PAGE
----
The last time I paid my brothel a visit, I left feeling much better about myself. No, not because of the clothes-pegs-on-earlobes thing Luscious Lulu likes doing. Frankly, I find that whole S&M routine disgusting. And immoral. It’s a good thing that I’m close to completing the scientific study I’ve been conducting in brothels for the past seventeen years.
The reason I was feeling good is because I discovered that I’m not as weird as I thought I was. You see, I have this … thing — this uncontrollable urge to pick up litter. If I see a piece of paper on the floor, it takes incredible restraint for me not to pick it up. I know what you’re thinking: “what’s wrong with that?” Let’s just say that there’s a very thin line between being a conscientious, responsible citizen and being the weirdo crawling on his hands and knees on the Bedford Centre floor, picking up Pick ‘n Pay cash slips. That’s how it started for most Sterkfontein Mental Health Facility residents.
Anyway, back to the whorehouse. When I arrived, I found all the … er, employees of that high-calibre establishment scattered all over the grounds, picking up litter under Madame Fifi’s supervision. God bless her three-breasted soul. Upon inquiring what this was all about, she explained that she ran a tight ship and no clients of hers were going to get “serviced” in a pigsty. To quote her, “Goddamnit, we might be low-down dirty whores but we’re not going to wallow in filth.” I got a lump in my throat. I mean, if I had to make a career change, I’d hate to perform fellatio with a heavy heart because of papers strewn all over the lawn.
Hallucinations aside, obsessive-compulsive disorder is not a laughing matter. Well, not funny “ha ha” in any case. One of the ways in which my particular brand of OCD manifests itself is in my extreme lack of tolerance for dripping taps. My wife can vouch for the fact that on particularly bad days I walk around the house inspecting every tap. All eleven of them. I know, I know. What kind of man even knows how many taps he has in his house? In any case, on those days when my OCD is really acting up, I go around placing my open palm underneath each faucet. If there’s a wet ring of water, I emit a sharp gasp and instigate a thorough investigation to unearth the culprit. It’s always the four-year-old Tamil insurgent. The uncivilized bastard. His own brand of OCD compels him to wash his hands every two hours or so. A right regular serial killer in the making.
I can imagine the horror on your face, dear reader. This is a disturbing piece. And it gets worse. A few years ago I was driving through the Umngeni Valley village where I used to teach. In my peripheral vision I caught a glimpse of one of those communal taps Ronnie Kasrils thought was a fantastic idea when he first installed running water in the area. The unimaginative commie degenerate. What a retarded idea. Villagers who never experienced running water before were always going to treat communal taps like they would a fountain. It’s their only point of reference. The tap in question was practically open 24/7.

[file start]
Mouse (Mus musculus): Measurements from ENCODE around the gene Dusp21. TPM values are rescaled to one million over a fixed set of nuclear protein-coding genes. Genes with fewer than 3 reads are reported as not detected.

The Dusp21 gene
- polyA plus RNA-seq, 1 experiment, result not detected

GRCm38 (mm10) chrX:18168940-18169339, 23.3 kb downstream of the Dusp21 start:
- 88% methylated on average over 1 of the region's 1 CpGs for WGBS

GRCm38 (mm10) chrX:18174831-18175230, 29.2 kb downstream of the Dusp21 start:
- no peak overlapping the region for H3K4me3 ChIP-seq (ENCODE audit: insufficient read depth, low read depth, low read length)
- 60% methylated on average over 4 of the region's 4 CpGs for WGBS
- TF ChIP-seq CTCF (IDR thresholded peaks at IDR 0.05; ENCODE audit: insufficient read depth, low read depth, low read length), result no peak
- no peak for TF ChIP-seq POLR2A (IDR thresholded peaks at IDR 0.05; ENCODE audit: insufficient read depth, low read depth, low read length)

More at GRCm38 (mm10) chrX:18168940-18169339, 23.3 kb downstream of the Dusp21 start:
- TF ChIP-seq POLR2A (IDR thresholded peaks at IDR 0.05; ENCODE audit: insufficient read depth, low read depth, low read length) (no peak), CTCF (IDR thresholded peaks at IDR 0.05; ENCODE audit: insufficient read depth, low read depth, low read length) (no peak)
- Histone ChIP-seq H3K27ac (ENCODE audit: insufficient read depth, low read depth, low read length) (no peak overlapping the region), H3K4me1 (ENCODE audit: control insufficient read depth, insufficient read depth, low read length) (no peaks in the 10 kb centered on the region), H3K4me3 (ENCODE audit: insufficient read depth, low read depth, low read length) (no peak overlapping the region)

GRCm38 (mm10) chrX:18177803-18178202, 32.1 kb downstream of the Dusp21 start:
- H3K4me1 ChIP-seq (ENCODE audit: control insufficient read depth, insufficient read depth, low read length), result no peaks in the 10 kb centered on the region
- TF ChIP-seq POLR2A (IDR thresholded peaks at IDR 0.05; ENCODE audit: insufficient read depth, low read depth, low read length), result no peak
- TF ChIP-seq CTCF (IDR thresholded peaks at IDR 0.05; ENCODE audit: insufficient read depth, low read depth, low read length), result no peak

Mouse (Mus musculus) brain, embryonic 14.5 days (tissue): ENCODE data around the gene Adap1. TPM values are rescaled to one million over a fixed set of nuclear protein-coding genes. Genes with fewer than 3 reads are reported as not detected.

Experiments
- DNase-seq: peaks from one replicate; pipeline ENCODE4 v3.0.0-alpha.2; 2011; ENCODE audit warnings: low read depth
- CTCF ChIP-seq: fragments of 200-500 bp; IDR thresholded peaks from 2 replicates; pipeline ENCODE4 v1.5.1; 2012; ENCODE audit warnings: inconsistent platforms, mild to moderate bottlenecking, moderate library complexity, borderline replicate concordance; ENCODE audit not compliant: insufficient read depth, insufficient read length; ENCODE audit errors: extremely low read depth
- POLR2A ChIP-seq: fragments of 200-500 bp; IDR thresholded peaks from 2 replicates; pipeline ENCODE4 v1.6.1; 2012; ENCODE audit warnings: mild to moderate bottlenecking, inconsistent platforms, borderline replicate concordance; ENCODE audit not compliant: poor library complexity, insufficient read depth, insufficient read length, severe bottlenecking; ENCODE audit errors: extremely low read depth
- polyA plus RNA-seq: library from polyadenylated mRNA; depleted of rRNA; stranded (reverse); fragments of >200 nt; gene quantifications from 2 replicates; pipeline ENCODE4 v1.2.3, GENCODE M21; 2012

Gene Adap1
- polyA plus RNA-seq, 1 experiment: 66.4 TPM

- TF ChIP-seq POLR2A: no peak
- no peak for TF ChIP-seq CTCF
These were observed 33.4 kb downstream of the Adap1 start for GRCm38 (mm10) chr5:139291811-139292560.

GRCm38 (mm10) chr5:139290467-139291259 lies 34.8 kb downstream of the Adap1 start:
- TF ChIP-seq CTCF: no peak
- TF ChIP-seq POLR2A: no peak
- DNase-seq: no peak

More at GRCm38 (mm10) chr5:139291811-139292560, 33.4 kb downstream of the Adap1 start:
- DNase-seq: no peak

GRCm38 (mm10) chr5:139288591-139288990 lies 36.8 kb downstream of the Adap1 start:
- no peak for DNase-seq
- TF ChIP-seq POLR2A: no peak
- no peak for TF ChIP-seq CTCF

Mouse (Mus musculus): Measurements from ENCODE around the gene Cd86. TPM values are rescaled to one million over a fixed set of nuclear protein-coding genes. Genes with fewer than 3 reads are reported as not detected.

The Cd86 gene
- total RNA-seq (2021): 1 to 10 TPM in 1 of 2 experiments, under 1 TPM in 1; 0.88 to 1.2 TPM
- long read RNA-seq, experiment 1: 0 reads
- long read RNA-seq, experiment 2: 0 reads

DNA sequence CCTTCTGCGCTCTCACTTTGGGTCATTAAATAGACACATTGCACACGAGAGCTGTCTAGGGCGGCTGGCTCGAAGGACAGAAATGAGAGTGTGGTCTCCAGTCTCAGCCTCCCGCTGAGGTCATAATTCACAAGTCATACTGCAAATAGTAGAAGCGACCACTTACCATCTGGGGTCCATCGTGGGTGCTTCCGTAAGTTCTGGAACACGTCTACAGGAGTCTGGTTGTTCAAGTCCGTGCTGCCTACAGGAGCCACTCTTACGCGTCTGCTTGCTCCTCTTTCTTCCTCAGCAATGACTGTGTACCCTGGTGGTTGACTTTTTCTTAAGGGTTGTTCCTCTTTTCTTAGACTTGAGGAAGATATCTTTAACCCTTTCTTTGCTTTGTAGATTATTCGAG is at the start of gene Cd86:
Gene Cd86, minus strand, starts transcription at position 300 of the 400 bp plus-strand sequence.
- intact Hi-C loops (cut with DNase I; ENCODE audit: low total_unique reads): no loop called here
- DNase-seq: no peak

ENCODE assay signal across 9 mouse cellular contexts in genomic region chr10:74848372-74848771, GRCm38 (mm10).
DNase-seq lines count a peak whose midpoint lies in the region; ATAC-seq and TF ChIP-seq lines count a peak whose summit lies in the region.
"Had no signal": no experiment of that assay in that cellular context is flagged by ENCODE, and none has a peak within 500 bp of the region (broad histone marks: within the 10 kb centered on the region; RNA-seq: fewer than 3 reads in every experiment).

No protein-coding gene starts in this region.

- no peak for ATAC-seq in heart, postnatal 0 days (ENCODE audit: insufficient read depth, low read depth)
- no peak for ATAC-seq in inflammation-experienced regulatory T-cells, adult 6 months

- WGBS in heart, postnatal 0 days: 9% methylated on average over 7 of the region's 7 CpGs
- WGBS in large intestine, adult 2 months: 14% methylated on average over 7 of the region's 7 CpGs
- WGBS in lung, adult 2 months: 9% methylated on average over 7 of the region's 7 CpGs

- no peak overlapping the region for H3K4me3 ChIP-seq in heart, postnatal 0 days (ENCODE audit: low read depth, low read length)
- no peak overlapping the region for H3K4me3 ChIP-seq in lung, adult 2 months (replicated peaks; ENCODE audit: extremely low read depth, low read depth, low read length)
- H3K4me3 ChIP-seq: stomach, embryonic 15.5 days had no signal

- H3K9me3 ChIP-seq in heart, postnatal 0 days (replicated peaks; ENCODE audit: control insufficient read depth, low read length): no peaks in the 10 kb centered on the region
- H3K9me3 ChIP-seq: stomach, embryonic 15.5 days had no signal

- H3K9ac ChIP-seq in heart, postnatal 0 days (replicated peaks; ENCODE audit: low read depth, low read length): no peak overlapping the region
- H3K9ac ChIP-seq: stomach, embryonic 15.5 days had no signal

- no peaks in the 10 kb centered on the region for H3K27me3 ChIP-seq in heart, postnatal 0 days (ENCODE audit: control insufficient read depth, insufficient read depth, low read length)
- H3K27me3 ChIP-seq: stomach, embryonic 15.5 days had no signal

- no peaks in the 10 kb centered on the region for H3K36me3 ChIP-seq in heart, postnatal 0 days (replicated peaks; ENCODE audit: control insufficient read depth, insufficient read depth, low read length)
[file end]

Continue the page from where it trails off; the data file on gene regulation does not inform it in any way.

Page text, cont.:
On this particular day the water was gushing out at full blast without a soul in sight. Aaargh! The stretch of road I was driving on is the narrow, winding road running parallel to the Umngeni River, leading to Nagle Dam. Dusi enthusiasts know what I’m talking about. U-turn impossible. So I drove on for another 3km until I reached the first safe spot to turn. I then drove back 3km. By the time I got back, a woman was in the tap vicinity, just starting on her laundry. Tap still at full blast. Woman unmoved.
“Sphukuphuku ndini, umpompi awuwuvali ngani kodwa?” [“Dear gentle lady, why is the tap running?”]
“Lalela la wena Khandakhulu, awuhlukane nami uvale umpompi mawukuhlupha” [“Talk to the hand!”]
You will be glad to hear that, after about nine months of petitioning the human mountain of a ward counsellor, they finally replaced the twist-on tap with one of those press faucets. You will, however, be horrified to learn that some innovative genius “solved” this “problem” by installing a plank-and-wire contraption that one could place over the press mechanism of the tap. And then the good times were back at the Umngeni Falls. I have a very fuzzy recollection of the real reasons I quit teaching in that area. It was, after all, about 7 000 kilolitres of lager ago. I suspect that the perpetually running tap might have been the straw that broke this particular camel’s back.
South Africa has many serious challenges. In the greater scheme of things littering and dripping taps seem to pale in comparison to poverty, Aids, illiteracy, crime and the proliferation of Crocs-wearing men. But they are my favourite things to obsess over. Do not be surprised should you see this headline, “Writer perishes under a hail of bullets. Smoker being questioned”. That’s because one of these days I will grow sufficient cojones to confront an imbecile who flicks a cigarette stub out of his car window. And I will sommer just start banging his car with a wheel spanner.
But don’t worry about my sanity. My shrink has it under control. I swear.